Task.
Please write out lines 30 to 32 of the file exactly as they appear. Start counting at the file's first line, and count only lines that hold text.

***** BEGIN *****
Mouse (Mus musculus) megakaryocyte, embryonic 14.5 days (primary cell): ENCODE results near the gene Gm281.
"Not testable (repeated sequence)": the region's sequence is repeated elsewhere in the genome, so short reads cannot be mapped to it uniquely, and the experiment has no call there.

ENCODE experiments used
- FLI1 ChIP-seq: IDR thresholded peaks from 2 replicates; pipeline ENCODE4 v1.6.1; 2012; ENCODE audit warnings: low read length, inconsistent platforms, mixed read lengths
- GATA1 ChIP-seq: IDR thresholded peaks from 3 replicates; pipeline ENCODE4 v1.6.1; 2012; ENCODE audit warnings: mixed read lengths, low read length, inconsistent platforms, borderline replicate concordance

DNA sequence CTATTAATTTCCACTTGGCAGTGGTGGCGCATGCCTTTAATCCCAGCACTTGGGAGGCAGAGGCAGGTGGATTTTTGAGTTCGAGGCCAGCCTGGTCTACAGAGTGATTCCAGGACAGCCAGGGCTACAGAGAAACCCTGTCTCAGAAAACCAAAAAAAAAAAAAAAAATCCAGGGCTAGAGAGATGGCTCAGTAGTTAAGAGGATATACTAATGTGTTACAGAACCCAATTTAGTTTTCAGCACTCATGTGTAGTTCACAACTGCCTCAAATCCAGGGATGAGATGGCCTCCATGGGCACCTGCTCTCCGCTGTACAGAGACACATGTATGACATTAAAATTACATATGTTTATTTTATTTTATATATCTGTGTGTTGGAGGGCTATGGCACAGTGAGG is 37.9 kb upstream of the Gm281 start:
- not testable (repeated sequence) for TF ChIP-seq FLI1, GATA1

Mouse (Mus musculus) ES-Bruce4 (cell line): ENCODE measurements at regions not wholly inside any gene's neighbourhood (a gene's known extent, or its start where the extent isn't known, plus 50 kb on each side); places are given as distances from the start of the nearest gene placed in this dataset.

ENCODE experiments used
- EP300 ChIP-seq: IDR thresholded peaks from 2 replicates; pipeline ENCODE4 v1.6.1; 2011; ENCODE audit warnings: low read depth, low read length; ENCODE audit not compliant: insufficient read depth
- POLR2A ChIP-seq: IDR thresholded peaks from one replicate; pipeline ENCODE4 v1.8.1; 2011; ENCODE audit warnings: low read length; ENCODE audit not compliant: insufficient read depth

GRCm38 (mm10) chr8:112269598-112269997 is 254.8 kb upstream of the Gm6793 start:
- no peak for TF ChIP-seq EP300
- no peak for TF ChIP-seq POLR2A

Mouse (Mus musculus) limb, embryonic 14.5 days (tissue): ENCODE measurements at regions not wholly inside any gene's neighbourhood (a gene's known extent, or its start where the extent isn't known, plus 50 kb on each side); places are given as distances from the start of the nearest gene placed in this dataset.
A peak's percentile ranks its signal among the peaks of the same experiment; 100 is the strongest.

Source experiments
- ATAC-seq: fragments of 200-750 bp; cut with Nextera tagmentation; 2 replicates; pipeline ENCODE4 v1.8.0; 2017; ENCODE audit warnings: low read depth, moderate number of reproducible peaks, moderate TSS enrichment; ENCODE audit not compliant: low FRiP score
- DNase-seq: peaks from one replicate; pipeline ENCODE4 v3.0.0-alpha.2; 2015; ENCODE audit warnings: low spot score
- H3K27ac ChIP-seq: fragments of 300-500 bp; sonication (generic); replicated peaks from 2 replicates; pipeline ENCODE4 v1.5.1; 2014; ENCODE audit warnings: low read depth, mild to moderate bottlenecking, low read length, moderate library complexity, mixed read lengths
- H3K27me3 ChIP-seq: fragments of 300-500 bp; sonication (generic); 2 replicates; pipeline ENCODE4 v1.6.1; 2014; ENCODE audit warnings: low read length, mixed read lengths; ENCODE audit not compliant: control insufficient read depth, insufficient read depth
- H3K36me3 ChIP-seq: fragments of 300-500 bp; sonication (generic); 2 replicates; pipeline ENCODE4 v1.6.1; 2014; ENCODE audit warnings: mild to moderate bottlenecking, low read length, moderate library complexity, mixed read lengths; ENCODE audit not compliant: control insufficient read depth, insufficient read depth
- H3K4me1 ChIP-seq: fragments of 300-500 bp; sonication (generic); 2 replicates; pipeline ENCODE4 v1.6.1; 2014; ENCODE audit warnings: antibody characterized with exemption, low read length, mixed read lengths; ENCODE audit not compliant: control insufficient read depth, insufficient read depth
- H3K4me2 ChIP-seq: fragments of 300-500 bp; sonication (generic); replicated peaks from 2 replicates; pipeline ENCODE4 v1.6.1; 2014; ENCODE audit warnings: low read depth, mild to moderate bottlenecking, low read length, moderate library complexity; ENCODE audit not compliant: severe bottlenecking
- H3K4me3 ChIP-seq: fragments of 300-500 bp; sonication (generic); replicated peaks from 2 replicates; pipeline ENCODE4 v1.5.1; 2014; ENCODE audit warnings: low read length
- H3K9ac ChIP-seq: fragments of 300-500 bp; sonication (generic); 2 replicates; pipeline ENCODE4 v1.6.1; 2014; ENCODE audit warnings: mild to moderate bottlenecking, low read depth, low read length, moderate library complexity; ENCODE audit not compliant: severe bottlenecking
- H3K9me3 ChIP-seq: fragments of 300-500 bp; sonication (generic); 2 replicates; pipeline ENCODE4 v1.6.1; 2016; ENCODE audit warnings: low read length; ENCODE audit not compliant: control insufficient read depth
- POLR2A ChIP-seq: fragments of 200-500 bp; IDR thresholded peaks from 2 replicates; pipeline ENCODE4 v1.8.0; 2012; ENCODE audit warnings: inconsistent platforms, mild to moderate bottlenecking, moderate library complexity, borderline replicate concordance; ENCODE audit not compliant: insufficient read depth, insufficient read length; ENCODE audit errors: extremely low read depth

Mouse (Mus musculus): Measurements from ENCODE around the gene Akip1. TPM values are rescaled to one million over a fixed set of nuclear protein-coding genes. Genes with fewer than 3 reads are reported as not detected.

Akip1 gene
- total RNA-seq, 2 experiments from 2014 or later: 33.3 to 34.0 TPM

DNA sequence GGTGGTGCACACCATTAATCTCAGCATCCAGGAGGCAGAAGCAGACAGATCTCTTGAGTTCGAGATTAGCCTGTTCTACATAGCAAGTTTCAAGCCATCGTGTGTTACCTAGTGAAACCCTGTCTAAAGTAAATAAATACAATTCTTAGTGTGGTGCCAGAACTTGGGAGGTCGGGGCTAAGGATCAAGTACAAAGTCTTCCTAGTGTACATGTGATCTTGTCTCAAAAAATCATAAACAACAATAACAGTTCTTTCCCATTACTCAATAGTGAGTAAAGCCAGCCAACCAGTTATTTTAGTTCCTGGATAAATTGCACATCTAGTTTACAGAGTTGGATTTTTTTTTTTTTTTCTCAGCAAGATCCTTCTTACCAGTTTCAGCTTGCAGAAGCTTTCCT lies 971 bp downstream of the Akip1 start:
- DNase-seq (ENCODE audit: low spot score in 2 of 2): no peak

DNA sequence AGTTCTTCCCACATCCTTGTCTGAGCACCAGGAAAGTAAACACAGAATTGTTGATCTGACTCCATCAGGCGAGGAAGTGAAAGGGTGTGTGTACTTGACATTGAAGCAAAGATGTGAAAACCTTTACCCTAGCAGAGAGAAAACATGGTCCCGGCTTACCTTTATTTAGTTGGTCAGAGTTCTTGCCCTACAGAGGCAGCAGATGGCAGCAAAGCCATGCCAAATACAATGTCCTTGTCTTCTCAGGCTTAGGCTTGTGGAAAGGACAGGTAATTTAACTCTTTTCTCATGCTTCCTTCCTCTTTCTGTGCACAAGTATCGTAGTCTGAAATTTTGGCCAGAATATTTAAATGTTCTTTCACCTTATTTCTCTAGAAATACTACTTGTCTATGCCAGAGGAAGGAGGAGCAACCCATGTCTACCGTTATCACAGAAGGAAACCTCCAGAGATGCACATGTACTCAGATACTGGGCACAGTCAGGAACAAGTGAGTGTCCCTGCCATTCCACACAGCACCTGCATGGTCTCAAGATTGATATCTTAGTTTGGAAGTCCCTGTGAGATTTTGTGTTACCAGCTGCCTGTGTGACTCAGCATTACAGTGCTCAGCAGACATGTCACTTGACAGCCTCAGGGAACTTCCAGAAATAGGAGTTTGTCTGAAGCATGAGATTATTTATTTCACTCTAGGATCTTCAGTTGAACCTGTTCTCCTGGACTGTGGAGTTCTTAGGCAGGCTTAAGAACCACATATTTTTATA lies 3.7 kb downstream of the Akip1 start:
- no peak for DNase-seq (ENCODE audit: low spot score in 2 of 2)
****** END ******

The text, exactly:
Akip1 gene
- total RNA-seq, 2 experiments from 2014 or later: 33.3 to 34.0 TPM

DNA sequence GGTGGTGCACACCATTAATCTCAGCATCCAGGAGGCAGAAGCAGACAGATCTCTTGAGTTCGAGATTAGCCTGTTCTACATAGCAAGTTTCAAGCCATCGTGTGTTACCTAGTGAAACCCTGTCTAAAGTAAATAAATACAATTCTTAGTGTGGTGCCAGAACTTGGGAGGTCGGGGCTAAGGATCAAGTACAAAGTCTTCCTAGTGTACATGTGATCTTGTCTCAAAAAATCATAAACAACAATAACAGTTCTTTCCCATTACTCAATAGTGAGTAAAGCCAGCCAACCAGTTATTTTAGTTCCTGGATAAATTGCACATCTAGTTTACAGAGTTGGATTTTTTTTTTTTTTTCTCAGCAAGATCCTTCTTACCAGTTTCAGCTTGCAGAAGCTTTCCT lies 971 bp downstream of the Akip1 start: